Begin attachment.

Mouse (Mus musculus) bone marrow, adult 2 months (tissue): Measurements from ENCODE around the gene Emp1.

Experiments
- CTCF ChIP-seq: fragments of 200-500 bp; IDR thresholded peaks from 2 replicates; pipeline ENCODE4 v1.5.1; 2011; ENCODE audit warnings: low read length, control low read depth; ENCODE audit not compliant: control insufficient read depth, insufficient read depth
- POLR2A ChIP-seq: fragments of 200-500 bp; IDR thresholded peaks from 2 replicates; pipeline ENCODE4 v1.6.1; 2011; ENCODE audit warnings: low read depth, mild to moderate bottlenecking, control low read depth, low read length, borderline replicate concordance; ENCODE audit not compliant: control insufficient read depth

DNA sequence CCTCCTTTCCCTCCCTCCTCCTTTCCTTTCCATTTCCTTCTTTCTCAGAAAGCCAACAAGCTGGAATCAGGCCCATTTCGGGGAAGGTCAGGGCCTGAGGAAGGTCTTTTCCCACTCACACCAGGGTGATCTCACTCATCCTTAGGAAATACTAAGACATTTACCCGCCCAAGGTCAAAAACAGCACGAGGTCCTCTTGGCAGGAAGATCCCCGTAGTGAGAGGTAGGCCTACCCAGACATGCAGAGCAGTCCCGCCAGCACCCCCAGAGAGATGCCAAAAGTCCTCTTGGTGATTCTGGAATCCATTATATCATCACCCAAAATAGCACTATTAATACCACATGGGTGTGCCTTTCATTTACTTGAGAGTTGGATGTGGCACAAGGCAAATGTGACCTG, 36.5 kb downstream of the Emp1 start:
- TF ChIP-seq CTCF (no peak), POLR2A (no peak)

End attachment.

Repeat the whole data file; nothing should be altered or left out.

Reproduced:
Mouse (Mus musculus) bone marrow, adult 2 months (tissue): Measurements from ENCODE around the gene Emp1.

Experiments
- CTCF ChIP-seq: fragments of 200-500 bp; IDR thresholded peaks from 2 replicates; pipeline ENCODE4 v1.5.1; 2011; ENCODE audit warnings: low read length, control low read depth; ENCODE audit not compliant: control insufficient read depth, insufficient read depth
- POLR2A ChIP-seq: fragments of 200-500 bp; IDR thresholded peaks from 2 replicates; pipeline ENCODE4 v1.6.1; 2011; ENCODE audit warnings: low read depth, mild to moderate bottlenecking, control low read depth, low read length, borderline replicate concordance; ENCODE audit not compliant: control insufficient read depth

DNA sequence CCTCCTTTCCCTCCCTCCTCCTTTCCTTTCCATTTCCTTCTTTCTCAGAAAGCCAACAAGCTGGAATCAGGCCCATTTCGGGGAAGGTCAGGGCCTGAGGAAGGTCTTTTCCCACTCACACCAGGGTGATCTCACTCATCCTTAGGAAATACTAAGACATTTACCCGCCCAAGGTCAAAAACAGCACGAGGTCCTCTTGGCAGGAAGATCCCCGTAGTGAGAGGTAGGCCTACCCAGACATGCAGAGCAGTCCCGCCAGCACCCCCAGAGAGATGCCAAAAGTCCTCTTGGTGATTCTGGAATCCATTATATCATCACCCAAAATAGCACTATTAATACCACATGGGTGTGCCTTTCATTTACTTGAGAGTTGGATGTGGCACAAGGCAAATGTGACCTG, 36.5 kb downstream of the Emp1 start:
- TF ChIP-seq CTCF (no peak), POLR2A (no peak)